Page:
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Divorcing Upon Retirement: A Regression Discontinuity Study

  • Stancanelli, Elena G. F.

    ()

    (CNRS, Sorbonne Economics Research Center (CES))

The many facets of retirement have been studied widely by economists. However, the effect of retirement on marriage stability has been ignored in the literature. Retirement represents a dramatic change in individual time allocation that may affect marriage stability. In particular, individuals that grew up in traditional households in which the father did little domestic work and both spouses worked very long hours such as farmer household may find their marriage especially proven by the transition into retirement. We study the effect of retirement on marriage outburst rates using observations on over 200 000 French men and over 166 000 French women aged 50 to 70, drawn from the French Labor Force Surveys over the period 1990 to 2002. Due to reverse causality concerns, we instrument retirement in our divorce model by exploiting legal retirement age in France and applying a regression discontinuity approach. We find a significant increase in divorce rates which soar and almost double upon retirement for individuals of either gender that grew up in a traditional family environment such as a farmer household.

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Paper provided by Institute for the Study of Labor (IZA) in its series IZA Discussion Papers with number 8117.

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Length: 51 pages
Date of creation: Apr 2014
Date of revision:
Handle: RePEc:iza:izadps:dp8117
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  1. Bruce D. Meyer & Wallace K. C. Mok, 2006. "Disability, Earnings, Income and Consumption," Working Papers 0610, Harris School of Public Policy Studies, University of Chicago.
  2. Elena Stancanelli & Arthur Van Soest, 2011. "Retirement and home production : A regression discontinuity approach," Documents de Travail de l'OFCE 2011-28, Observatoire Francais des Conjonctures Economiques (OFCE).
  3. Didier Blanchet & Louis-Paul Pele, 1999. "Social Security and Retirement in France," NBER Chapters, in: Social Security and Retirement around the World, pages 101-133 National Bureau of Economic Research, Inc.
  4. Stevenson, Betsey & Wolfers, Justin, 2007. "Marriage and Divorce: Changes and their Driving Forces," CEPR Discussion Papers 6144, C.E.P.R. Discussion Papers.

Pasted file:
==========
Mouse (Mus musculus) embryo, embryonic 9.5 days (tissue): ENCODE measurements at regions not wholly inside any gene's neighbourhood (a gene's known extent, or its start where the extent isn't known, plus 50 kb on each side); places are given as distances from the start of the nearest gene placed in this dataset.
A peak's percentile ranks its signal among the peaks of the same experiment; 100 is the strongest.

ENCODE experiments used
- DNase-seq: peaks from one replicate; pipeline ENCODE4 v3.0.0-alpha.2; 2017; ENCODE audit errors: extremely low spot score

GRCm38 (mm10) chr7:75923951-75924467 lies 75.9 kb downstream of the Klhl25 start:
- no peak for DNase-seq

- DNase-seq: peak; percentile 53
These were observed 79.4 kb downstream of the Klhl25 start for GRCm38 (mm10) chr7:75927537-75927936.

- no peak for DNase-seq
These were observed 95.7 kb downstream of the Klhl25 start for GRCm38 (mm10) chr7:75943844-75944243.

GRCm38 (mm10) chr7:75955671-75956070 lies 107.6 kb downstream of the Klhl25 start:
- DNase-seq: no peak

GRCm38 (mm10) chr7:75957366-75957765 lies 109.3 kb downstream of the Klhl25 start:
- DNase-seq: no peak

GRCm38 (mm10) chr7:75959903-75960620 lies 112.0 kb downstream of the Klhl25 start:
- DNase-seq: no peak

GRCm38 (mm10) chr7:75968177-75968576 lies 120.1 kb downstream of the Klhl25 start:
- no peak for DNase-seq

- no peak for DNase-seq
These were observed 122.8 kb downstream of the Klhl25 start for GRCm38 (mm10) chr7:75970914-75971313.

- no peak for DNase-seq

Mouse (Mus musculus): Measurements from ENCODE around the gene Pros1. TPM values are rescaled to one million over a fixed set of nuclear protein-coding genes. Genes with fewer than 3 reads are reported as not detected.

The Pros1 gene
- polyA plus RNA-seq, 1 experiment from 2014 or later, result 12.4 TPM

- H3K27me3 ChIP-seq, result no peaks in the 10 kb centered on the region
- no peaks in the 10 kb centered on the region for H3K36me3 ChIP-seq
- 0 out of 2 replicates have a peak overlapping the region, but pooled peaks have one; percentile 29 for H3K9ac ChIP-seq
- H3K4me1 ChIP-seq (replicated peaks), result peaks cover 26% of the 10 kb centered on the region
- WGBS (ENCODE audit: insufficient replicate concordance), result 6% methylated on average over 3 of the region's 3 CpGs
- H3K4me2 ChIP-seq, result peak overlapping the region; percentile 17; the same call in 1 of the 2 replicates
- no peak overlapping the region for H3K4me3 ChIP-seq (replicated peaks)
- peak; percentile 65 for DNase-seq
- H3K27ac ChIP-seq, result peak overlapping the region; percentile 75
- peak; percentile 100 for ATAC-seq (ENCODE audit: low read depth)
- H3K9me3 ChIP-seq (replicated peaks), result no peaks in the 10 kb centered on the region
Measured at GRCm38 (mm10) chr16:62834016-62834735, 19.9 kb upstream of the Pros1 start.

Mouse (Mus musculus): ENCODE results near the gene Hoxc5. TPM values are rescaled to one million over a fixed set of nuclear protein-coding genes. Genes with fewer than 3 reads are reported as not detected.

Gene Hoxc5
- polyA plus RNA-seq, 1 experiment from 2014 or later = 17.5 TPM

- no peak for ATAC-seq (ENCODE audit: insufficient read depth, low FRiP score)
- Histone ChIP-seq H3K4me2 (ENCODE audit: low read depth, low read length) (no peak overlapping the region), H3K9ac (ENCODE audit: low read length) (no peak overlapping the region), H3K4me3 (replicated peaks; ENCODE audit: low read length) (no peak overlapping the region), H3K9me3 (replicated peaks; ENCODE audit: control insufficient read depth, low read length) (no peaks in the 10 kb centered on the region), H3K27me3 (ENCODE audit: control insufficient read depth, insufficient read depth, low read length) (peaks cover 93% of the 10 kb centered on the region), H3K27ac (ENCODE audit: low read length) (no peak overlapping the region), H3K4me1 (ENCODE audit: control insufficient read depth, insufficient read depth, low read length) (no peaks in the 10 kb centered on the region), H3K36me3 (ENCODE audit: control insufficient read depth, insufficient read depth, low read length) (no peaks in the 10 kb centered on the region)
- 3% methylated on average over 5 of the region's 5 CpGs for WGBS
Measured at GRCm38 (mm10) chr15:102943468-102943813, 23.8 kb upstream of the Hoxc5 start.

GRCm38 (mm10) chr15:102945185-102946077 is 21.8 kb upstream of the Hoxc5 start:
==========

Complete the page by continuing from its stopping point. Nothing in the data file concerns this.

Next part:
5. Raquel Fernández & Alessandra Fogli & Claudia Olivetti, 2004. "Mothers and Sons: Preference Formation and Female Labor Force Dynamics," The Quarterly Journal of Economics, MIT Press, vol. 119(4), pages 1249-1299, November.
  6. Nicolas Moreau & Elena Stancanelli, 2013. "Household Consumption at Retirement: A Regression Discontinuity Study on French," Documents de travail du Centre d'Economie de la Sorbonne 13072, Université Panthéon-Sorbonne (Paris 1), Centre d'Economie de la Sorbonne.
  7. Gopi Shah Goda & John Shoven & Sita Nataraj Slavov, 2009. "Social Security and the Timing of Divorce," Discussion Papers 08-057, Stanford Institute for Economic Policy Research.
  8. Imbens, Guido W. & Lemieux, Thomas, 2008. "Regression discontinuity designs: A guide to practice," Journal of Econometrics, Elsevier, vol. 142(2), pages 615-635, February.
  9. Wilbert van der Klaauw, 2008. "Regression-Discontinuity Analysis: A Survey of Recent Developments in Economics," LABOUR, CEIS, vol. 22(2), pages 219-245, 06.
  10. Michael Burda & Daniel Hamermesh & Philippe Weil, 2013. "Total work and gender: facts and possible explanations," Journal of Population Economics, Springer, vol. 26(1), pages 239-261, January.
  11. Wilbert van der Klaauw, 2002. "Estimating the Effect of Financial Aid Offers on College Enrollment: A Regression-Discontinuity Approach," International Economic Review, Department of Economics, University of Pennsylvania and Osaka University Institute of Social and Economic Research Association, vol. 43(4), pages 1249-1287, November.
  12. McCrary, Justin, 2008. "Manipulation of the running variable in the regression discontinuity design: A density test," Journal of Econometrics, Elsevier, vol. 142(2), pages 698-714, February.
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